If you’re nervous about “wasting” tea trying it out, you may want to try taking tea leaves you’ve already steeped hot and setting them aside and cold steeping them (a bunch of them; I usually use about double the amount of leftover leaves as I’d use for hot for the same amount of water). It’s definitely not as strong as “proper” iced tea but it’s very refreshing and (at least I find) tasty. And a great way to get a little more mileage out of your leaves before tossing them for good.
I’ve definitely “oversteeped” a green tea cold brew. For me they can get bitter if left in for more than about 10 hours, but then again I also use a lot of leaf. It’s probably similar in that if you use less leaf you can leave it in practically forever without it becoming too much. I actually have never had a black tea get “oversteeped” on a cold brew, but greens, whites and green oolongs definitely get too strong and taste nasty to me when left too long.
Thank you everyone for your help. With your guidance I cold brewed my first teas yesterday and can today announce that the first one I have tried was a success. :)
I only have one more question now and it’s regarding sugar/sweetener. With iced tea made with hot water I add a little bit of stevia especially with black tea to make sure it doesn’t get bitter. Well does anyone add sweetener to cold steeps or do you find that you don’t really need to?
About your question regarding sweetener: I find cold brews tend to be a bit sweeter than iced teas, so I often don’t need to add sweetener. But some teas I do add sweetener. It is a bit harder to dissolve solid sugar in a cold brew, but if you stir it for a few minutes it dissolves. You can also use a liquid syrup too.
Question: I may have just missed this, but do you use any sort of infuser ball or cup (I have a mesh cup sort of thing that sits on top of my mug—I scoop the correct amount of tea into it and then pour the hot water over it and let the cup sit there for the appropriate amount of time while the tea steeps.) when cold-brewing or do you just scoop the appropriate amount of tea loose into the container and pour the cold water over it? If you do it this way, is there a good way to keep the tea from being poured into your cup when you’re ready to drink? Thanks!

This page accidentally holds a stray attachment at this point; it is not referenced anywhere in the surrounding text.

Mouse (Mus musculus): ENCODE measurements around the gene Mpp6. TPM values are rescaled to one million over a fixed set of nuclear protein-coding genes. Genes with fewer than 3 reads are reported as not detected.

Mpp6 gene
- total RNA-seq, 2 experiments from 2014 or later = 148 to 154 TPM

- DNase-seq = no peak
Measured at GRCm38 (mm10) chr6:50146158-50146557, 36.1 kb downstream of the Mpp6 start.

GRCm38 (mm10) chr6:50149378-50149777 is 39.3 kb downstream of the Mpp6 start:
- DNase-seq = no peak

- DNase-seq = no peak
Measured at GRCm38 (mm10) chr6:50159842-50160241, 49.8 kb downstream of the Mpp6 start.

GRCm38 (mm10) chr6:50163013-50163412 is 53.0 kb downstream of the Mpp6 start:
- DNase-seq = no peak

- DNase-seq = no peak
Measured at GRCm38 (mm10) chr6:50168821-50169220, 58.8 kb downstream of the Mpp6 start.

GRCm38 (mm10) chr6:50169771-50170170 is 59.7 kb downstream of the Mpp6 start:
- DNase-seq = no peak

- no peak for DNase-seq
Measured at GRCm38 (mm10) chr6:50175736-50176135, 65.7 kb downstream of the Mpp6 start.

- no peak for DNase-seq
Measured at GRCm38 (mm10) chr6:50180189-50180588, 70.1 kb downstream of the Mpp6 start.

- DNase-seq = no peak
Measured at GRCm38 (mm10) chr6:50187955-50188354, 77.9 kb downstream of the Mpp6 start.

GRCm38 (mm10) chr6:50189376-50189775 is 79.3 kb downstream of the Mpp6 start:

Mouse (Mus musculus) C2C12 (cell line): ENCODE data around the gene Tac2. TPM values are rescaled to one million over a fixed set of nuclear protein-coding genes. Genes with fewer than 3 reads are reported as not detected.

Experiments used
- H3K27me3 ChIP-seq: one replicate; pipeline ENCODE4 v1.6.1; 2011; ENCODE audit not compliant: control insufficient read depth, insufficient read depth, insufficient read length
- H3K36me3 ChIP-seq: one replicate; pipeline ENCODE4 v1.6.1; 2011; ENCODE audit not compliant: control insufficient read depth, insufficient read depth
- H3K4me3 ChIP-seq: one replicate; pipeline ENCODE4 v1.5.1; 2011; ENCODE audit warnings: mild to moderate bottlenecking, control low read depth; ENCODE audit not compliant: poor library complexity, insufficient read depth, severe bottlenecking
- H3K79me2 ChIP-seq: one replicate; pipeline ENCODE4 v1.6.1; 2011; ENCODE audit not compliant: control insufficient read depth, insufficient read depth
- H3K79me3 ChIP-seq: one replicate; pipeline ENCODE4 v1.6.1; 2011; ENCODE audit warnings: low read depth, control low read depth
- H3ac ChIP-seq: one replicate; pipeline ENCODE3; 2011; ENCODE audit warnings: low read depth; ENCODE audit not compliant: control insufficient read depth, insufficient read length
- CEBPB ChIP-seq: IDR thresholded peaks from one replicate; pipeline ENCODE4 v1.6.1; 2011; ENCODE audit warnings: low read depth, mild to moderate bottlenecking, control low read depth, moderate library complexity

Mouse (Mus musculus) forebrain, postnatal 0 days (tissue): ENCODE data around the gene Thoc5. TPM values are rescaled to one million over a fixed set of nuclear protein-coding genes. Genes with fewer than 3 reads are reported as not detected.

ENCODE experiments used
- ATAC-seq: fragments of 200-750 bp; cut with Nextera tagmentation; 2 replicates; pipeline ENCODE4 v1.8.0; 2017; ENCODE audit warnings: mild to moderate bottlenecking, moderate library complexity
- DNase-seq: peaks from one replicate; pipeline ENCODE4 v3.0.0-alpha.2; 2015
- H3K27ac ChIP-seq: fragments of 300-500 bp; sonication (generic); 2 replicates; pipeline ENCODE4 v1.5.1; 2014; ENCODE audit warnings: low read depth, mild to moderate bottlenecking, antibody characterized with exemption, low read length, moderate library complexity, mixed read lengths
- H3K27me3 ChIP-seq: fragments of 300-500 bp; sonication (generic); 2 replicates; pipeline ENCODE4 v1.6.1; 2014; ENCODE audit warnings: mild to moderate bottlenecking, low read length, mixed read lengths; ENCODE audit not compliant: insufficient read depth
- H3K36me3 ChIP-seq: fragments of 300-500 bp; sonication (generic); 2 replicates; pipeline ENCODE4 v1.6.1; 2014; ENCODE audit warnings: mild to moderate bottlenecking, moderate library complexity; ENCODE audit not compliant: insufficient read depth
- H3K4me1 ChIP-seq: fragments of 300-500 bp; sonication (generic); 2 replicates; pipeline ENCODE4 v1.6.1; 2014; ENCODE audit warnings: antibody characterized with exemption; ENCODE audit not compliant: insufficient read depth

There are several ways to do it. I use a pitcher designed to make iced tea. It has a built in, removable mesh strainer in the lid. You can also use your mesh strainer in just a regular cup. Or you can even just put the tea leaves into the water container and then strain it into a cup after its ready. It doesn’t matter whether you put the tea or water in first because it is going to sit there for at least a few hours. Some teas, like rooibos, float, so you might need to stir it a bit.
I use T-Sacs just so I don’t have to try to filter the leaves back out. Works well enough. Cheesecloth would also work, I imagine.
i cannot recommend baking soda enough! i makes things nice and smooth. so you can use up teas you may not love and blend them with other and have it all blend well.
i would also strongly recommend simple syrup as a sweetener. again, in my experience it accentuates flavours smoothly. i combine brown and whites sugars (tastes awesome).